Former Maine Attorney General James Tierney gave a speech in Lewiston last month designed to make you feel uncomfortable.

He said that Maine’s well-documented aging problem is really a racial problem, and if we don’t actively attract people who are not white to move to the state, we will become a repository for those too old and poor to chase economic opportunity elsewhere.

Race is something most of us would rather not talk about, says Tierney, a Lisbon resident who lives part time in New York City, where he is director of the National State Attorneys General Program at Columbia Law School. But the consequences of not talking about it would be much worse for Maine.

“I really understand why we do not talk about race. I have lived here all of my life, and the truth is that we like things the way they are,” he said. “While we may like Maine this way, we are on an unsustainable path, and being a leader means talking about unavoidable and, perhaps to some, unpleasant realities.”

When we say Maine is rapidly aging, what we are really saying is that the state is 96 percent white.

Our white people are not getting older any faster than white people anywhere else, or giving birth less often than other white Americans. But Tierney cites census data that shows that 93.3 percent of the nation’s population growth comes from nonwhite people, and the vast majority of them don’t live here.


That means that if something doesn’t change, there will be fewer Mainers to take jobs, rent apartments, buy homes, send kids to school, pay taxes and support local economies.

In Tierney’s analysis, Maine can either stay white or develop economically, but it can’t do both.

The challenge of Maine’s aging population was the subject of a three-state conference Tuesday with officials from New Hampshire and Vermont, states that face much the same demographic problems.

Here are some familiar statistics: Maine has the highest median age of any state in the union and the highest percentage of baby boomers (born between 1946 and 1964). They make up 29 percent of our population and reach their 65th birthday at a rate of 18,000 a year.

In his speech, Tierney looked at some other numbers.

He reported that 12,800 babies were born in Maine in 2013, and 13,400 kids entered kindergarten in September.


“If none of these young mothers move out of state, unless we import some young families, the drop in kindergarten will be 600 in just four years, a drop of (nearly) 5 percent,” he said.

That translates right through the school system, with classrooms full of students disappearing every year. It fuels the declining enrollments in our state university system, and leaves jobs unfilled. A low unemployment rate is good – unless businesses move jobs elsewhere because of a lack of labor.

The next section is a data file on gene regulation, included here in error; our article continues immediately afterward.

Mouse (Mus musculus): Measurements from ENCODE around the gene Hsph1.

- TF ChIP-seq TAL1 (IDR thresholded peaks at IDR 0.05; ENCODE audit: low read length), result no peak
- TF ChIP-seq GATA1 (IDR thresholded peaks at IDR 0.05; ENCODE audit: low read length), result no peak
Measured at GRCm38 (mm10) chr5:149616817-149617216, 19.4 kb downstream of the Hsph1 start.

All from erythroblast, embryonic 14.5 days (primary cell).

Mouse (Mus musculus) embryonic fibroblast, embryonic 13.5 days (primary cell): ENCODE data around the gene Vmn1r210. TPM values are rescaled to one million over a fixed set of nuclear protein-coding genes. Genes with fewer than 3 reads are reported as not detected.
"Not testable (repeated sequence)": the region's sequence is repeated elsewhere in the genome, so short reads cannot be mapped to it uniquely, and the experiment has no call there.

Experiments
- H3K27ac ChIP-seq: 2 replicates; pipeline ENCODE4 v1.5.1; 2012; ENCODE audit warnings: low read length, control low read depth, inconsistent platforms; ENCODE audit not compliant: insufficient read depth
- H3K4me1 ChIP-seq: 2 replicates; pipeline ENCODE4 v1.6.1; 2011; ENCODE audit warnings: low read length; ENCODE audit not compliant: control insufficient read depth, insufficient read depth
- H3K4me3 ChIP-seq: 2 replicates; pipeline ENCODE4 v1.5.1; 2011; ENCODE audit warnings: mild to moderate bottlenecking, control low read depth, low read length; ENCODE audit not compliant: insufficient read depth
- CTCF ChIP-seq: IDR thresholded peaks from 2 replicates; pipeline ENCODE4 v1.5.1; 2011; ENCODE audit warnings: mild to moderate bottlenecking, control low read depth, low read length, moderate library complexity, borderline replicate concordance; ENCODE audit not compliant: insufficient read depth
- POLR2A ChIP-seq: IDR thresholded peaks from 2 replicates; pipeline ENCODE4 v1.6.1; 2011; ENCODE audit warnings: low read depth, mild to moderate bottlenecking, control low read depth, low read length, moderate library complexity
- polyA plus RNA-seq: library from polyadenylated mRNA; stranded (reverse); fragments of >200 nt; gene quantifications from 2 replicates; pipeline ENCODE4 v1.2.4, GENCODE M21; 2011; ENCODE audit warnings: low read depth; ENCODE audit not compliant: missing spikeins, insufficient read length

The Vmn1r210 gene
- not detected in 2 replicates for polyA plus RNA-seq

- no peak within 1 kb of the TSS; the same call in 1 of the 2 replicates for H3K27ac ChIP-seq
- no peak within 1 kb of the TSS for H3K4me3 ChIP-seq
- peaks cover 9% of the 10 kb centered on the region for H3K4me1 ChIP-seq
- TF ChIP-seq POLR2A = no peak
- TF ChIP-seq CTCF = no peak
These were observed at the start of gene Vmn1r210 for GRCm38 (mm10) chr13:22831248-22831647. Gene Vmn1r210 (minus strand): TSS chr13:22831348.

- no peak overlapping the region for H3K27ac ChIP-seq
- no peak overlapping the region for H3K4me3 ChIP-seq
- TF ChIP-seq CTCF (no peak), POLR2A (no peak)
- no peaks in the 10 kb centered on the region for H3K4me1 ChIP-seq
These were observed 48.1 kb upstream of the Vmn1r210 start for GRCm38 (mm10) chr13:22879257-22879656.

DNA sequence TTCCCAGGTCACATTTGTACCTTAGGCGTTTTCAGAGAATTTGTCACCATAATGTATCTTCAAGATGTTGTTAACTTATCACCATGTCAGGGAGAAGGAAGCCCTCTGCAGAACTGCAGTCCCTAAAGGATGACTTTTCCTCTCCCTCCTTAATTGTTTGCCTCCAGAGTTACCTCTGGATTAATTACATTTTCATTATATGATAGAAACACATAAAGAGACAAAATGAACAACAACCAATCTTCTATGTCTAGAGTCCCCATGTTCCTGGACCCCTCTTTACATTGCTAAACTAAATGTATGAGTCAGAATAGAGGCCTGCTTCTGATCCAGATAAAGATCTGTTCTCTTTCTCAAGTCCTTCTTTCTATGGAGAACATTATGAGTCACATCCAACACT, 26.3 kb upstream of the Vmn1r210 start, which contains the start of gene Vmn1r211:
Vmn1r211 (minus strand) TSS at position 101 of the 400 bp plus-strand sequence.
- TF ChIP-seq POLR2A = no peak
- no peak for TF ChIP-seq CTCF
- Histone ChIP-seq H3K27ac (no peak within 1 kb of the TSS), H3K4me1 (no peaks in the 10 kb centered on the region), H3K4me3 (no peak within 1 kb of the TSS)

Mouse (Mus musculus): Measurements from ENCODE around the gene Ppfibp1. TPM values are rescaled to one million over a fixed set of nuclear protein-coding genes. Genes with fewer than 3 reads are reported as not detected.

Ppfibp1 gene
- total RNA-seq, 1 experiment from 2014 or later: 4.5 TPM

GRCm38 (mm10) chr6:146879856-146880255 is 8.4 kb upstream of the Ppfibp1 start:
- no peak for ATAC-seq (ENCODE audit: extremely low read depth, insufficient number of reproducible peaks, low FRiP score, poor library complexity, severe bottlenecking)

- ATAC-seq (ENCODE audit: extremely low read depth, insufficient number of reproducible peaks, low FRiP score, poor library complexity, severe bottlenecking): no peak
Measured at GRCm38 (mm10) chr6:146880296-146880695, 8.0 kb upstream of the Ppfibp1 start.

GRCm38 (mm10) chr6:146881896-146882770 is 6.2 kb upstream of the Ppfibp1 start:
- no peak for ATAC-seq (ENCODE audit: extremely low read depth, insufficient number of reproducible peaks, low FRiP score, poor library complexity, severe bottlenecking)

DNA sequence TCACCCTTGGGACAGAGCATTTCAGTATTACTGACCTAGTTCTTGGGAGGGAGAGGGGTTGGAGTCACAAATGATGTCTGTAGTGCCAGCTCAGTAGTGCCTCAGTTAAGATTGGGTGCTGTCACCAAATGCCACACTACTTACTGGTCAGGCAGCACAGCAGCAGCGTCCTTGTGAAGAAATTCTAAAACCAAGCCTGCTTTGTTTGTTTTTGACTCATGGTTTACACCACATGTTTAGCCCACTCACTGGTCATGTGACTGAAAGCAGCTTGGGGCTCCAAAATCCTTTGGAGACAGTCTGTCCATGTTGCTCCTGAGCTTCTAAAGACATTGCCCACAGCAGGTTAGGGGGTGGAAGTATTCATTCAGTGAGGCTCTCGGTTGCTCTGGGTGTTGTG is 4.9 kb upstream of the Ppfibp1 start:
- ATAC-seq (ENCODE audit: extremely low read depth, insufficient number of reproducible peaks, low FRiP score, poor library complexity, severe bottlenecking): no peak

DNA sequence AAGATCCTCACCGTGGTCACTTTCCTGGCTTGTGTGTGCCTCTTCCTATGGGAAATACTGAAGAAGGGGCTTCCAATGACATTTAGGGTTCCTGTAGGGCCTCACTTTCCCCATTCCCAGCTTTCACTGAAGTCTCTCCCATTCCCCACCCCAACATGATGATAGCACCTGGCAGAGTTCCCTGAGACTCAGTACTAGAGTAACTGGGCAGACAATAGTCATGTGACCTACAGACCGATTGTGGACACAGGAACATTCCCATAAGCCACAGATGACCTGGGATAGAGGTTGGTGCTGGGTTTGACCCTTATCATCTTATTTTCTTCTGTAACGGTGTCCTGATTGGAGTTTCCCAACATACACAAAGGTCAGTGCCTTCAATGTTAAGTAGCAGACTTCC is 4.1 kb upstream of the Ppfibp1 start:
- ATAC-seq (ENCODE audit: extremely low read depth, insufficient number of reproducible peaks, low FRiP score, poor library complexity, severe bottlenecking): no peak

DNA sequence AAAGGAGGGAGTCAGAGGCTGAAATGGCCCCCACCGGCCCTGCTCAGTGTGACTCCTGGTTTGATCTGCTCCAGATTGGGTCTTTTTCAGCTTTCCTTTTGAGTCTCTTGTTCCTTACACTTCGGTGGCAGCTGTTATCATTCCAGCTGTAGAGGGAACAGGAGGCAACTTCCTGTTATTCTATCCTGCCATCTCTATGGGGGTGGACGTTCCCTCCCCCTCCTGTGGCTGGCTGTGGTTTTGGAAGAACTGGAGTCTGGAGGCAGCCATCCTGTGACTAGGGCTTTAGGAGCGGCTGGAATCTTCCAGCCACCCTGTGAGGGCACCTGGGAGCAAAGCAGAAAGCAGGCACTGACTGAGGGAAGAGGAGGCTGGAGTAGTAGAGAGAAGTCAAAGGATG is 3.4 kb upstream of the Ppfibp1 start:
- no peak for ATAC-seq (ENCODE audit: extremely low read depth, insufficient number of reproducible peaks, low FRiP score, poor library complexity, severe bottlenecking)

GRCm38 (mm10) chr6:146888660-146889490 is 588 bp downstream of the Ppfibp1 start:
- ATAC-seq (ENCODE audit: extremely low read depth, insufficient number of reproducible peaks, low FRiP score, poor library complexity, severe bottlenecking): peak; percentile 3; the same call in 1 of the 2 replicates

The gap won’t be filled by young Maine natives who have left the state over the years because of its lack of career opportunities. According to Muskie School economist Charles Colgan, even if every Maine-born adult in their 20s and 30s returned to the state, Maine would not fill half of its workforce needs. There just aren’t enough Maine natives to sustain Maine.

And immigration from other states is not going to fill the gap either, Tierney said. Millions of Americans visit Maine every year, and hundreds of millions know that we are here. If Maine were really as attractive a place as most of us would like to think, Tierney says, we wouldn’t be facing this problem.

That leaves only immigration to build the workforce, and looking at where the world’s population growth comes from, it means welcoming people from Africa, Asia, Central America, South America and Mexico.

This creates a political problem that most politicians get wrong, Tierney says.


One group focuses on the costs to taxpayers for education and housing assistance for new immigrants. Another group focuses on the moral necessity of helping people in need.

And the biggest group says nothing, treating immigration as a local problem for Portland and Lewiston.

All of them miss the main point, he says, which is that our lack of racial diversity is killing the state that we love.

“Maine at every level needs to be open to those from somewhere else, regardless of whether their faces are black, brown or yellow, and regardless of whether they arrive speaking English or practice a religion that is not ours,” Tierney said. “If Maine wants to survive – not grow, but survive – we have to go get more people.”

The speech is available on the Bates College website,, as audio, video or an annotated text version with an extensive list of sources.

It’s well-reasoned, provocative and guaranteed to make you feel uncomfortable.

Greg Kesich is the editorial page editor. He can be contacted at 791-6481 or at:

[email protected]

Twitter: gregkesich

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